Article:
Ride quality is probably the most substantial improvement to the new Tahoe.
TORONTO, ONTARIO – Here it is, the all new and fully 2021 Chevrolet Tahoe. The Tahoe and its siblings, the Suburban, GMC Yukon, and Cadillac Escalade, are bar none the best long-distance full-size haulers out there. While stiff competition from Ford tries to keep up, General Motors seems to somehow maintain the top position in this segment. The previous generation models, introduced in 2014 and showing their age now, have somehow still stayed on our top pick list for those shopping in the full-size SUV space.
The Tahoe is Chevrolet’s short-wheelbase example, on the same body-on-frame platform as the rest of them. Extend the wheelbase and it becomes the spacious Suburban, one of the oldest nameplates in the automotive landscape. This latest generation looks like an evolution of the previous one, but it’s new from the ground up, and there are some substantial updates that change the game. The biggest one is a new independent rear suspension, which minimizes the truck-like ride the old vehicle was known to exhibit.
Ride quality is probably the most substantial improvement to the new Tahoe, and our Z71 test vehicle rode like a cloud. A four-corner air suspension system is also new and equipped here, which is height adjustable goes even further to coddle occupants over road imperfections or even on gravel surfaces. My daily driver happens to be last year’s model, a Yukon Denali with the Magnetic Ride Control, and the difference is truly night and day. While the outgoing truck does ride like, well, a truck, the 2021 Chevrolet Tahoe doesn’t feel any more harsh than a current BMW X5 (reviewed here), and the ride is a step up from the Lexus GX 460.
The trim walk is a bit different this year too, with the Z71 and RST packages now given their own trim levels. The Z71 tested here gets off-road kit, air suspension, adaptive dampers and a unique front end, and the RST gets performance goodies. Topping the range is a new High Country, which comes with the 6.2-liter V8 as standard fare and all of the luxury available in the Tahoe. Pricing starts at $59,798 for the base LS, with the Z71 starting at $68,698. The top-dog High Country starts at $80,898, and has a few packages and options that can take the price close to $100,000.
Three engine choices are available for the new Tahoe, and two will be familiar to those who have spent any time in the previous iteration. Chevrolet has kept around the 5.3-liter V8 in just about every trim, and it’s good for 355 horsepower at 5,600RPM and 383 lb-ft. of torque at 4,100RPM. Spend a bit more for a higher trim and you get a 6.2-liter V8 with 420 horsepower and oodles of torque. The third engine is a new “LM2” turbodiesel engine, displacing 3.0-liters from an inline six-cylinder and pushing 277 horsepower and 460 lb-ft. of torque. We’ve sampled this engine in the Silverado (reviewed here) and it’s both buttery smooth and efficient.
But, as in previous years, those who do a ton of highway driving won’t need to worry about efficiency. While these trucks aren’t exactly hybrids in the city, I regularly see 9.5L/100km highway in my 6.2-liter Yukon, and there’s no reason for the 2021 models to be any worse. Our pre-production mule was likely not broken in, but we still saw 11.0L/100km in highway driving. The two-speed transfer case can be forced to run in 2WD mode if 4WD isn’t necessary, which is a benefit. GM’s new Dynamic Fuel Management system can deactivate cylinders in up to 17 different patterns and permutations, ensuring efficiency is maximized for the specific driving habits in use.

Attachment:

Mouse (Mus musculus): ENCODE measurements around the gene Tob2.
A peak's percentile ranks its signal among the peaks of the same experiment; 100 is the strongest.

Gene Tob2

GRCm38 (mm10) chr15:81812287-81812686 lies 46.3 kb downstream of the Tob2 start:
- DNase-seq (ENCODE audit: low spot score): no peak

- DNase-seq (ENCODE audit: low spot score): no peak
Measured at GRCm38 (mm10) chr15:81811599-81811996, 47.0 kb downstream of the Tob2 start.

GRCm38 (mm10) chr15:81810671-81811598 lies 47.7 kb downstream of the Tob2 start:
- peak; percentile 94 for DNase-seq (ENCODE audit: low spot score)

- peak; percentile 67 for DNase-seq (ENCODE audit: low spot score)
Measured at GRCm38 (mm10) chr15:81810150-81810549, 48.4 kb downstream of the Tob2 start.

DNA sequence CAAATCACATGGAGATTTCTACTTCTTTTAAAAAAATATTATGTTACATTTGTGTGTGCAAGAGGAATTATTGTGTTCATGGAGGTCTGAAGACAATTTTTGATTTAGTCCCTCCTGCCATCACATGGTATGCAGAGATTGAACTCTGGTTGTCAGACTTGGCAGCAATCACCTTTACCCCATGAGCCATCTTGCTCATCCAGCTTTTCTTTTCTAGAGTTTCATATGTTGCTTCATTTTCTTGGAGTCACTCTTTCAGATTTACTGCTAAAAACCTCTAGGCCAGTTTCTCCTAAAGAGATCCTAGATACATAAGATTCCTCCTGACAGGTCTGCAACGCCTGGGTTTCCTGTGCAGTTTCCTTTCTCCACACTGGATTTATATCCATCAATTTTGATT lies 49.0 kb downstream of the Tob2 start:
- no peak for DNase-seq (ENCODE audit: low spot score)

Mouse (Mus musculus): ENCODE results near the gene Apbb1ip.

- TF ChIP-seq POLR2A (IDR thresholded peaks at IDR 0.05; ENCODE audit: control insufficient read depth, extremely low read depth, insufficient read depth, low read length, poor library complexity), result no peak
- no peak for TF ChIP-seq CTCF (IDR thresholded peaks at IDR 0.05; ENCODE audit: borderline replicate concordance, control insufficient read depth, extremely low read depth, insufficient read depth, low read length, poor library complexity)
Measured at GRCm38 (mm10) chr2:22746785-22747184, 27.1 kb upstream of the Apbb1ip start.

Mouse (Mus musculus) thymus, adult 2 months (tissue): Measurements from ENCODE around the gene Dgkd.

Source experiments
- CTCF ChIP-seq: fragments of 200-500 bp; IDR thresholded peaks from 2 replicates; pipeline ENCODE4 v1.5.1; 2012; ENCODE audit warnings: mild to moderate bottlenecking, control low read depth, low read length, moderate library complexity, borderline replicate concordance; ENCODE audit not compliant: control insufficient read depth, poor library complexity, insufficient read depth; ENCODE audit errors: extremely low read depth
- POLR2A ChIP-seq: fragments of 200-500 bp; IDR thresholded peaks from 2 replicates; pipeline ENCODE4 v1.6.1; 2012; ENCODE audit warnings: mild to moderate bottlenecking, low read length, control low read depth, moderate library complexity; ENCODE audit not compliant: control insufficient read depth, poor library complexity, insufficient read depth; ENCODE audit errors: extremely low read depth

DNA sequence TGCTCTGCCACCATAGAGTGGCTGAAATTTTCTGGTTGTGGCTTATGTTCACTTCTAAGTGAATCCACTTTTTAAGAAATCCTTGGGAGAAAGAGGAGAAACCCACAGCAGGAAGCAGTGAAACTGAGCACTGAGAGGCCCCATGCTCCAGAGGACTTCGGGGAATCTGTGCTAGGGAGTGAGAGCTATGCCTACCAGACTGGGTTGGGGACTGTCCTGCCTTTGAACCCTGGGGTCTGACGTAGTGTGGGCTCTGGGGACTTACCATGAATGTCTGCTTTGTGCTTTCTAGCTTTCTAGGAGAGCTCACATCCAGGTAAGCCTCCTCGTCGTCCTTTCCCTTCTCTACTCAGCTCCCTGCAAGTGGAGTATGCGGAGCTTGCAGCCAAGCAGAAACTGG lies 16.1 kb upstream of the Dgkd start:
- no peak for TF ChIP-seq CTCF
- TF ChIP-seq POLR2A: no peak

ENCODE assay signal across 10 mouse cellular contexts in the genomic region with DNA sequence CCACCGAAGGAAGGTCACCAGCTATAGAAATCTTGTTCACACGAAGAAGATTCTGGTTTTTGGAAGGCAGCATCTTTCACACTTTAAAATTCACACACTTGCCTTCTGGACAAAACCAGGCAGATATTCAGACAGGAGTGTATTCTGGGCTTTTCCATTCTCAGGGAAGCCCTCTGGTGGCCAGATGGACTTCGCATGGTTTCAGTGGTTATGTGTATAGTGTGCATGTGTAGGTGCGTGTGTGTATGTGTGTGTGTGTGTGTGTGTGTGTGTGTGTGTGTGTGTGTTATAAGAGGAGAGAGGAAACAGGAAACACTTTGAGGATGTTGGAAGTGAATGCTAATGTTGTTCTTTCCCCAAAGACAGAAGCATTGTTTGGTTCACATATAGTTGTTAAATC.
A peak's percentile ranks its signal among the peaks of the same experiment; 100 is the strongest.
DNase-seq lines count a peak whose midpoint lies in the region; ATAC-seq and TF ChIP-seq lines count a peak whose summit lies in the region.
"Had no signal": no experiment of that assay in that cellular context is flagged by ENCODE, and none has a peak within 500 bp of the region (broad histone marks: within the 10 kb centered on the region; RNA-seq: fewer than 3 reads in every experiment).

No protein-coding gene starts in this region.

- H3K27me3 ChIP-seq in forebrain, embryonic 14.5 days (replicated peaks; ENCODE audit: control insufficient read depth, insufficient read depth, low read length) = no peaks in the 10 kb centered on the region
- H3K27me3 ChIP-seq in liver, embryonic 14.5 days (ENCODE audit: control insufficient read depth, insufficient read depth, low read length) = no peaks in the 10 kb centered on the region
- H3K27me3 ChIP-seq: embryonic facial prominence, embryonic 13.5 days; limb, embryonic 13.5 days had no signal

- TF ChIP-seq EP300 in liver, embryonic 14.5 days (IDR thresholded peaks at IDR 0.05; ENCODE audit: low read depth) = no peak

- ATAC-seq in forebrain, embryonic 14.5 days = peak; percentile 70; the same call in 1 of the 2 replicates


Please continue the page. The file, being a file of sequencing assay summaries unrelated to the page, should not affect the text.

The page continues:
The new Tahoe has grown in size over the model it replaces, but not enough so to encroach on the extended wheelbase Suburban’s territory. That said, the Suburban has grown, too. The biggest advantage to this growth is an increase in cargo capacity behind the third row, which was always a weakness. Now, it’s up to 722-liters behind the third row, and if this is power-folded flat, the number swells to 2,056-liters. Legroom in the third row now has 10 inches more than before. Third row occupants will also find it much easier to get in and out, thanks to cleverly folding second row seats, which are now far more adjustable and comfortable than they used to be.
GM has also pulled out all the stops on the interior of the Tahoe. The design is much more modern and fresh, ditching the classic traditionalism. The clunky column shifter is gone and replaced with push-buttons (these will take some getting used to), and a 10.2-inch touchscreen houses all of the connectivity expected. Not only are Apple CarPlay and Android Auto standard, there’s no need to plug your phone in to access either one. The instrument cluster is easy to read and has a plethora of on-board information, as well.
All of the safety bits including adaptive cruise control, a myriad of cameras to help with parking, lane keep assist, and collision alert are on board. It’s worth mentioning while some features come standard, that most of the active safety features are part of optional packages. In an age where base model subcompacts from Honda, Toyota and Kia, it’s a bit irritating to see GM’s flagship haulers still charging extra. 4WD trucks with the 5.3-liter can tow 7,700 pounds, and 6.2-liter models can do 7,600. Adding the Max Trailering Package to any of these will add 500 pounds, respectively.
So, since last year’s models were still the gold standard for the full-size SUV segment, the redesigned 2021 Chevrolet Tahoe takes steps to push that envelope even more. The new truck offers more capability than ever before, with more advanced technology and best of all, a significantly more comfortable ride. The traditional naturally aspirated V8s are a better bet on reliability than the boosted V6s in Ford’s Expedition (reviewed here), and if it were our money being spent in this market, it would be given to the General.